This restaurant is run by a family of immigrants. They don't speak much English, but their English is much better than their Korean. Thankfully though, they do have a few pictures of their menu dishes and know how to say the major ingredients.
The portions are of decent size and cost is very reasonable
Favorite Dish: The lamb is great. It does not have much in the way of seasoning, but it is so tender and perfectly cooked that is simply falls off the bone.
The stuffed peppers are good too.
The Holy Grill is run by a couple Canadians and staffed by some friendly Koreans. Therefore the menu, atmosphere and entertainment is authentically western and not something that is "Koreanized".
There is a large flat screen TV that often plays the popular sports games or what ever else suits the mood. The tables, booths and bar are quite comfortable.
They are open Tuesday through Friday 4pm to 1am.
Saturday from 11am to 1am.
Sunday from 11am to 10pm.
Favorite Dish: There are some great Tex-Mex dishes, like the burritos and burgers. And it might be the only place in all of Korea to get proper re-fried beans too.
The breakfast burritos are great.
But unless you are drinking some cocktails or the Hoegaarden beer on tap, you must try some of the milkshakes!!
The Ariana Brau is a microbrewery, with three types to choose from (Weisen, Pilsner, Stout). From the hours of 6pm~9pm, the Ariana Brau is open as a restaurant.
They do offer menu items, but you would be faulting if you did not simply opt for the all you can eat and drink buffet. For ~$17, you can fill your belly on good food (both western and Asian styles available), and all the steins of beer your belly can handle.
Starting around 9pm, a live band will come on stage and rock the house. There always winds up being a dance floor in front.
Favorite Dish: The food is decent, and since its a self service buffet, you can try anything.
The beer is also unlimited (between 6~9pm). Personally, I'm a fan of the Wiesen!
The dishes might look small upon first ordering them, but the flavors are rich and they will easily fill you up, regardless of how hungry you are. This is a local haunt for many of the university students and teachers since it is 2F, immediately across from the Kyungpook Univ north gate.
There are both western and asian tables so you can dine in chairs or on the floor. The decor is also very comfortable with soft, colorful Indian tapestries.
Favorite Dish: The murgh and curry dishes are all great. We've had a few different dishes and all were great. There are mild to spicy dishes, and you can request something inbetween if you wish.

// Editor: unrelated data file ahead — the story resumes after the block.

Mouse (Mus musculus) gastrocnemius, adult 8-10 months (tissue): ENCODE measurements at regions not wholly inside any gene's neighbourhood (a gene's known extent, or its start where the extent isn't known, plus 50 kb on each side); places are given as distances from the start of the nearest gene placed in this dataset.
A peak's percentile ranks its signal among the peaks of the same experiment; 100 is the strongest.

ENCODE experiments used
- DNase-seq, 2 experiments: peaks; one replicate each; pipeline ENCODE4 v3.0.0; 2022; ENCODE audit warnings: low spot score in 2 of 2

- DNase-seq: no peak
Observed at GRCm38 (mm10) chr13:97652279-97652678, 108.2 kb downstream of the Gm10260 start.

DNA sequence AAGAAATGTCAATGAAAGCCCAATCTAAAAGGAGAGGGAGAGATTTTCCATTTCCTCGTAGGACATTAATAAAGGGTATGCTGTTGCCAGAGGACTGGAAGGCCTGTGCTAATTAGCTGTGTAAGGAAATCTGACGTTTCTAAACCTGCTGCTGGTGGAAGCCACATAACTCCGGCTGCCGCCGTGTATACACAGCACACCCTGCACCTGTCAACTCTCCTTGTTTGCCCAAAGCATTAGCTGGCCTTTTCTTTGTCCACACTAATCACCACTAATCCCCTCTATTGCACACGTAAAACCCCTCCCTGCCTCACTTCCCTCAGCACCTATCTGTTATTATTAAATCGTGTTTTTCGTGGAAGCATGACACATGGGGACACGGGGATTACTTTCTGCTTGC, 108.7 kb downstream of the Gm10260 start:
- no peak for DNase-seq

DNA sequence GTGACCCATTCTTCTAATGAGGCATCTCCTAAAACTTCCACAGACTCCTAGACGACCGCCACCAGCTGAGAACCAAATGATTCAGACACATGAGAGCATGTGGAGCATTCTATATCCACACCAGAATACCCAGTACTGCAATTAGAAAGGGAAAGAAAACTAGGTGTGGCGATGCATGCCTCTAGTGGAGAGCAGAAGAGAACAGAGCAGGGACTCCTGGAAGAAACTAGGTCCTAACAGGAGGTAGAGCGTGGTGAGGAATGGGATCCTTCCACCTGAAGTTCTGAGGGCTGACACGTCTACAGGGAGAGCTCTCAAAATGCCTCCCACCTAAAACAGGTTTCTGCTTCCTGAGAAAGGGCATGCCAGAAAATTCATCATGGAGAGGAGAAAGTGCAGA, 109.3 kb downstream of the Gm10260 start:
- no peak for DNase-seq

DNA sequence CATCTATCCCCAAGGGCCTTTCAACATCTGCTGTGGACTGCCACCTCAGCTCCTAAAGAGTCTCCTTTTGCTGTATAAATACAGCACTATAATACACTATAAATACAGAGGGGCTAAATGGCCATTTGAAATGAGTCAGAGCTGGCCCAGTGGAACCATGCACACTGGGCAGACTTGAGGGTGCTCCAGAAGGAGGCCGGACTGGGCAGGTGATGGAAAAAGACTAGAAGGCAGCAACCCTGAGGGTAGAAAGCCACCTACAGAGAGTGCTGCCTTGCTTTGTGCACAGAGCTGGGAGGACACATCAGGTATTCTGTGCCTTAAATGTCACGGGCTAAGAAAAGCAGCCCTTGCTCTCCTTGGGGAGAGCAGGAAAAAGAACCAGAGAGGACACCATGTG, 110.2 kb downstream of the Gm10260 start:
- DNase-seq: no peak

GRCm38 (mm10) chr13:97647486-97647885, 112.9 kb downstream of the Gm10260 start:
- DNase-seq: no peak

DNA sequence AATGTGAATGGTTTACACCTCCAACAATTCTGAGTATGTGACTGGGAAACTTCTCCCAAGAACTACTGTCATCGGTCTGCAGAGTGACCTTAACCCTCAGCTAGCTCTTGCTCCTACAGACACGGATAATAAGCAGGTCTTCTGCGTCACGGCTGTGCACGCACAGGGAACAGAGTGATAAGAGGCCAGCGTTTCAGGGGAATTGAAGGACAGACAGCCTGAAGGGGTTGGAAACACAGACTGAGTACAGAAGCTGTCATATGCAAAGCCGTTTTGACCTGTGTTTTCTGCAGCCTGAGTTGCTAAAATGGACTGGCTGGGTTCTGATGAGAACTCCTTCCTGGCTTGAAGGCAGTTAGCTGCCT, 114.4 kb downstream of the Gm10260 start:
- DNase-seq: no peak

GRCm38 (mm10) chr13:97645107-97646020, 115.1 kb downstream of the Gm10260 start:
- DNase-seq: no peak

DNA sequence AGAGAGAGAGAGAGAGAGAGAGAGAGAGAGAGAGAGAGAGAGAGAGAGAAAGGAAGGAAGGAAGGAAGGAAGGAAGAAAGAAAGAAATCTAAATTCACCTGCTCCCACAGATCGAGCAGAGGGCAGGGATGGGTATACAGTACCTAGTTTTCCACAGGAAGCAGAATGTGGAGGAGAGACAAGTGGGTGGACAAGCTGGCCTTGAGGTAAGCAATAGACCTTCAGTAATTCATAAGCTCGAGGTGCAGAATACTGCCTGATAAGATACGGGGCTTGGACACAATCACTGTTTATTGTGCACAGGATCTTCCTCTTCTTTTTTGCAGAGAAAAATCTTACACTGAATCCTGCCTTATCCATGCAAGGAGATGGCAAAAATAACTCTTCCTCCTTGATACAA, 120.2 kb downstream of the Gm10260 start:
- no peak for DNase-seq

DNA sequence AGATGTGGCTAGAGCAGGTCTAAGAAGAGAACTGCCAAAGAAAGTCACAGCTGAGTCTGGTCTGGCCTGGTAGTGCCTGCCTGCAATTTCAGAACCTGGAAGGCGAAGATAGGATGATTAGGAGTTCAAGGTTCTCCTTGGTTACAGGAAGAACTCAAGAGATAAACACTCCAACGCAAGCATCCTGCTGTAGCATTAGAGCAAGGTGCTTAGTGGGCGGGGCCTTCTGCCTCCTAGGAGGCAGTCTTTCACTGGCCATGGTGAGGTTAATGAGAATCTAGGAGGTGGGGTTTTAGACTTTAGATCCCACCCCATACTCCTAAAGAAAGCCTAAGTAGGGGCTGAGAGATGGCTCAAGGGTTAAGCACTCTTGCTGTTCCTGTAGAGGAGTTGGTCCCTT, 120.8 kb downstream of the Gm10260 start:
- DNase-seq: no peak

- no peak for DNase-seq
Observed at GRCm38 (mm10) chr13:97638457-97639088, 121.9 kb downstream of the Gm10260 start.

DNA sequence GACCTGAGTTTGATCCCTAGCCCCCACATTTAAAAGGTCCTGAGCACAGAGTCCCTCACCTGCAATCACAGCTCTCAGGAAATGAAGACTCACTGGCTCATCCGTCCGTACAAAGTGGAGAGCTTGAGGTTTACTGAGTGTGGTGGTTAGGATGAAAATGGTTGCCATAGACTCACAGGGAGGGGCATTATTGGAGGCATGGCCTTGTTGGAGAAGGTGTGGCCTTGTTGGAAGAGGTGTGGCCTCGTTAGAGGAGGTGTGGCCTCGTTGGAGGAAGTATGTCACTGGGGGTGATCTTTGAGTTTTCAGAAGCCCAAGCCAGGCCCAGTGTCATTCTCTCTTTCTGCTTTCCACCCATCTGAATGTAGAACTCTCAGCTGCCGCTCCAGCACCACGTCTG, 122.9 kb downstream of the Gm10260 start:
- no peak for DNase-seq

There are chicken, beef and vegitarian dishes.
Presentation for each dish was as beautiful as it was tasty. Interiors were reminiscent of "French Country"...open beams, whitewashed walls, sturdy classic French tables and chairs. Waitstaff were dressed professionally in starched white shirts & black trousers/slacks. The restaurant came highly recommended and we're glad we made the treacherous trek via Daegu cabride.
Favorite Dish: I had the Mediterranean seafood soup and Paella valenciana. Thank goodness I didn't eat too much of the bread that came with wonderful olive oil & vinegar. The soup was wonderful...chock full of mussels, shrimp and local vegetables in a scrumptious broth. The paella came out in a HOT iron serving dish; the rice was perfectly seasoned with saffron and heartily mixed with mussels, squid, shrimp, peas, roasted red & green bellpeppers. Wow!
Cafe INTO is a great little place, and if you go there any Sunday between now and October 2006 you'll probably see my wife and I, perhaps with a couple of friends, sitting at one of the four tables eating delicious food and splitting an afternoon bottle of wine.
This tiny place was opened by a Korean master chef after he returned to Daegu having completed his training. It has only four tables with four chairs apiece, so it tends to fill up quickly. It is styled after an Italian or even Portuguese villa, with rough plaster (stucco?) on the walls and a cozy kitchen feeling. The kitchen is open, right there in the room, so the impression is of a small European cottage.
Favorite Dish: They have a single spaghetti dish and a single soup that change every week. The pasta is generally delicious and the soup doubly so. The rest of the set menu is small so I'll just tell it to you here, because I can't decide which is my favourite.
They have three types of sandwiches, all of which are served with plenty of vegetables on warm baguette-type bread. These are, in order of how much I like them, smoked salmon, curried chicken and tuna salad. They also have a delicious and hearty potato-cheese gratin, which tastes very homey and warms the hungry soul.
The best restaurant we've been to in Daegu. Although you may think eating traditional Korean bulgogi and k'imchi all the time is a good cultural experience, you don't realize how much you miss a big bowl of spaghetti until you find a place that serves it! Interior is gorgeous, 4-floors above a Family Mart overlooking the middle of Yong-San Dong area of Daegu, with big comfy booths and plants and candles everywhere. Service was phenomenal, with professional servers and lots of bowing. Manager even brought free glasses of wine! The food was good (seafood spaghetti was excellent), but a bit pricy (8,000 won - 20,000 won per plate), but well worth it considering its the only place in all of Dalsur Gu that has an English menu!
Favorite Dish: Seafood spaghetti is all I tried, but it was tasty. Stay away from the Seafood Gratin, though. Thick layers of mozzarella over rice is not too appetizing. Inevitable bowl of popcorn was tasty, too!